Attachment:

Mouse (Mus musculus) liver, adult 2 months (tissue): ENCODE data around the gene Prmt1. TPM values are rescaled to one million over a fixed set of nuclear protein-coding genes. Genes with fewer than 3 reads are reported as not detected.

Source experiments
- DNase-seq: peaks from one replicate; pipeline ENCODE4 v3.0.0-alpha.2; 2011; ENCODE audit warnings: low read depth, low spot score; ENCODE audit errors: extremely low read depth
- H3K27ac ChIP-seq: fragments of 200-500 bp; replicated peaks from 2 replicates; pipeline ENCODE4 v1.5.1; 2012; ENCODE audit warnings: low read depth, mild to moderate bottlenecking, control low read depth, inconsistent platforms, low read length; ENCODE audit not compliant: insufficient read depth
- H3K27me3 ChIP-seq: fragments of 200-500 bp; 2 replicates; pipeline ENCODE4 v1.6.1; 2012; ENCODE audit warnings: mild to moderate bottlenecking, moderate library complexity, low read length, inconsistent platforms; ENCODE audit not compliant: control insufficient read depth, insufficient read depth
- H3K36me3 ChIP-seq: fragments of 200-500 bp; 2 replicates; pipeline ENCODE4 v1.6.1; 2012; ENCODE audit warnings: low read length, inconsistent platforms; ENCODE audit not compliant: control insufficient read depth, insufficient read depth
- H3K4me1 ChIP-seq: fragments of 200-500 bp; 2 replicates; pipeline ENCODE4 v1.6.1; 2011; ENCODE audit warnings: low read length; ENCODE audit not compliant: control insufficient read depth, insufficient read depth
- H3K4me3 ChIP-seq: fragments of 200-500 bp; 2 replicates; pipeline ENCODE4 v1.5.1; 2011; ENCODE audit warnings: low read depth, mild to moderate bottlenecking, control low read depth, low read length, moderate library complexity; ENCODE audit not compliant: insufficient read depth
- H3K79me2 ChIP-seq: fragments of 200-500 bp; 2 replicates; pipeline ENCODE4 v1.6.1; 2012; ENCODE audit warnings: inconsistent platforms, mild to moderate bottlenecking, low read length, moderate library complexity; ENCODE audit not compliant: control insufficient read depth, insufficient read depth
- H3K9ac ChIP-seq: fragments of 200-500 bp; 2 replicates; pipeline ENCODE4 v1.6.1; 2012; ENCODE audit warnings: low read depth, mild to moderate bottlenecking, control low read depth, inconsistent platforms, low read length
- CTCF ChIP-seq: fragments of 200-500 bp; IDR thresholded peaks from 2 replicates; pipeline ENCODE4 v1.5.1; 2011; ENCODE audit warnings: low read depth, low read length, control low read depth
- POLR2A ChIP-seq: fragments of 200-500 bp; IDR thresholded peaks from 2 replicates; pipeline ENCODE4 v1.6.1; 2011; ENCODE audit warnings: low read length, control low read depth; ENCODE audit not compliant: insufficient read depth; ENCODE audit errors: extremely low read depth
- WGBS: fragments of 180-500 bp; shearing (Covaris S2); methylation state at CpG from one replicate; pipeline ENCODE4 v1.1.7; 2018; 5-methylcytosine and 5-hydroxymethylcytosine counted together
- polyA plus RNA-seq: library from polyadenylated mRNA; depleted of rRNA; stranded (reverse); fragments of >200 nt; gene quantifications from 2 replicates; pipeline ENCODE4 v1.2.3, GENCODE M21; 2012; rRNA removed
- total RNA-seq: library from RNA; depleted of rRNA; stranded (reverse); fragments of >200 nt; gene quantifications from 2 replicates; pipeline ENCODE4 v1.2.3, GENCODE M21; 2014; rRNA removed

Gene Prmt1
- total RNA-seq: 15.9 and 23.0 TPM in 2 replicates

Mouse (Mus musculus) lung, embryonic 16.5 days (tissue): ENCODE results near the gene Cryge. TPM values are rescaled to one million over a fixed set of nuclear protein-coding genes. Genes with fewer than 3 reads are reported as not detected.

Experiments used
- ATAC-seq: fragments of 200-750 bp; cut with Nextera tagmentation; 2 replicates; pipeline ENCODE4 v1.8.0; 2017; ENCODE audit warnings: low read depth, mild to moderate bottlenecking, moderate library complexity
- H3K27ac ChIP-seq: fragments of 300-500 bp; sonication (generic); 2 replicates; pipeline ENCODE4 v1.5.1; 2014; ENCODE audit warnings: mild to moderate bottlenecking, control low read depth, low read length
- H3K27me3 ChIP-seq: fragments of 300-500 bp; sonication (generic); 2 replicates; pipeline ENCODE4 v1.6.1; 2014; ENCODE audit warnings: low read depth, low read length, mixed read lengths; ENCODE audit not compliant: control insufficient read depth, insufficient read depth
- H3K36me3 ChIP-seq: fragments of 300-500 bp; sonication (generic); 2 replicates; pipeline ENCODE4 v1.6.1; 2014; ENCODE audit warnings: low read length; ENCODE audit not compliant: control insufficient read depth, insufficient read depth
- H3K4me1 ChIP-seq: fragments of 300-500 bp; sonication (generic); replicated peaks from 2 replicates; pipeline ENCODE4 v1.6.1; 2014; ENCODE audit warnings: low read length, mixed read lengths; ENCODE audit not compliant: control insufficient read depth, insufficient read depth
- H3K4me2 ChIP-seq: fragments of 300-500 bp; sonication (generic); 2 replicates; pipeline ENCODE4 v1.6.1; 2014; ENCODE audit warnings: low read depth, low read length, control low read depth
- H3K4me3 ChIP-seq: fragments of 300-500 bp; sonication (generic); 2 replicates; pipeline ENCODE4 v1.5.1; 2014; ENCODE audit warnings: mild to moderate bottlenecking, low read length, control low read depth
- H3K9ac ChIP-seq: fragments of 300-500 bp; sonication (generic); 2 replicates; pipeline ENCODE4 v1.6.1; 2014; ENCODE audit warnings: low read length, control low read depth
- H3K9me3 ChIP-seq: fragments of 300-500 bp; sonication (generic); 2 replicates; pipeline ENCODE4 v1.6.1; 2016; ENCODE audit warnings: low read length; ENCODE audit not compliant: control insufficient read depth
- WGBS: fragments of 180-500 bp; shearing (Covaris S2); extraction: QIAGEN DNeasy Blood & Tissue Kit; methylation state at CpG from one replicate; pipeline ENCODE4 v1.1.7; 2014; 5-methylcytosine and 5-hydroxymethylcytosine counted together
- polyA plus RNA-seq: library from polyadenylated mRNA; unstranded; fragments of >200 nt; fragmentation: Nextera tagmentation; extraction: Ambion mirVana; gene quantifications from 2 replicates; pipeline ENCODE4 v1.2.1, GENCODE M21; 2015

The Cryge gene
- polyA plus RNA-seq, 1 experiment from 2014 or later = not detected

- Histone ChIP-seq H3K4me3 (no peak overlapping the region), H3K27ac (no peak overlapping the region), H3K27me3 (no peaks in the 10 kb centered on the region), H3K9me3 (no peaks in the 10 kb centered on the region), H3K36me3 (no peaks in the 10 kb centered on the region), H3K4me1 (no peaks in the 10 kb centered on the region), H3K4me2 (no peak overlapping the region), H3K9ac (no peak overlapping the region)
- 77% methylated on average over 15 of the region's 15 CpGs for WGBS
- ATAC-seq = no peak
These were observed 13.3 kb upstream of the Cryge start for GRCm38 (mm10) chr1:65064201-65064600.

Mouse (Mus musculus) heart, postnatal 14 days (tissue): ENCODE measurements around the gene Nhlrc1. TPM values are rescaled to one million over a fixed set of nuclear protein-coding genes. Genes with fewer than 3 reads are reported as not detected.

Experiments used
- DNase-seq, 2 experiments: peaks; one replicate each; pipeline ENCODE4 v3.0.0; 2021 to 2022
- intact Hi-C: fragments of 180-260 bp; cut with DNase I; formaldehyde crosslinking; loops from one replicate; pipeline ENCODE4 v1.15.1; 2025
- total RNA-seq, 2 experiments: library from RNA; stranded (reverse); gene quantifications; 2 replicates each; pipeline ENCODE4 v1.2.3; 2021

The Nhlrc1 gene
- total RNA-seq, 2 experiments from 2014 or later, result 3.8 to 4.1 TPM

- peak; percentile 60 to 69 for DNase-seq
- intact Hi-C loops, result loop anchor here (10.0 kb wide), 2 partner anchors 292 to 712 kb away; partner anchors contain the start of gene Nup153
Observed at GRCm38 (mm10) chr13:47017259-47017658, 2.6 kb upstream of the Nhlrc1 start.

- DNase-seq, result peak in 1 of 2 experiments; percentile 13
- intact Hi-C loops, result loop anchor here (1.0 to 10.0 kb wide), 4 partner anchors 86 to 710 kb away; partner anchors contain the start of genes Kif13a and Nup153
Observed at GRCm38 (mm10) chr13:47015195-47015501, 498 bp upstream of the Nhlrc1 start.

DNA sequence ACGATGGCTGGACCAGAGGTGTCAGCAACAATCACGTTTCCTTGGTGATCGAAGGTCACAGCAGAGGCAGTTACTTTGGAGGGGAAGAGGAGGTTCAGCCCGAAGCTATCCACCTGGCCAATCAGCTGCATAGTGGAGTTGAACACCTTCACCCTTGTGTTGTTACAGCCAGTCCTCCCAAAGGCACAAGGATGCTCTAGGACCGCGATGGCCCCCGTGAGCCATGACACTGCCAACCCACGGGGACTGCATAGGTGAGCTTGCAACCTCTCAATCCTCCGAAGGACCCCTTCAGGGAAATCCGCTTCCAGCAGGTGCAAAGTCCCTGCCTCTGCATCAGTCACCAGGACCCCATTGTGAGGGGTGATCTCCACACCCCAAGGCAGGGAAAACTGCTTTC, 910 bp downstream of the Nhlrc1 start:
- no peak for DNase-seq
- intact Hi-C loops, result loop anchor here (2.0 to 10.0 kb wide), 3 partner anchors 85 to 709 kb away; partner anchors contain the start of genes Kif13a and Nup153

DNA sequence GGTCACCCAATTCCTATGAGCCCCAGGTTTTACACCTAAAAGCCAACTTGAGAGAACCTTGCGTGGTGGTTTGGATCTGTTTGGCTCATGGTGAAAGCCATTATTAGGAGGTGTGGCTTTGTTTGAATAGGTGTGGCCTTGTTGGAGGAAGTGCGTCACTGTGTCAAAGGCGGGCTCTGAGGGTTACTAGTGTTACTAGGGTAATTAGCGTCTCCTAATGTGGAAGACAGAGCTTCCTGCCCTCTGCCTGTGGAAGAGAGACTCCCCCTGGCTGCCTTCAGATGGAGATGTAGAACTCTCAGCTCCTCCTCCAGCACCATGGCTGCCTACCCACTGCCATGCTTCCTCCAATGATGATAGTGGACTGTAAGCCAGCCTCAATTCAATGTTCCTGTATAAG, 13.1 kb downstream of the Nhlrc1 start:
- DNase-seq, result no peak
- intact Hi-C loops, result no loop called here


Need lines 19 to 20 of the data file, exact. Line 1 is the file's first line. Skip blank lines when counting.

Experiments used
- ATAC-seq: fragments of 200-750 bp; cut with Nextera tagmentation; 2 replicates; pipeline ENCODE4 v1.8.0; 2017; ENCODE audit warnings: low read depth, mild to moderate bottlenecking, moderate library complexity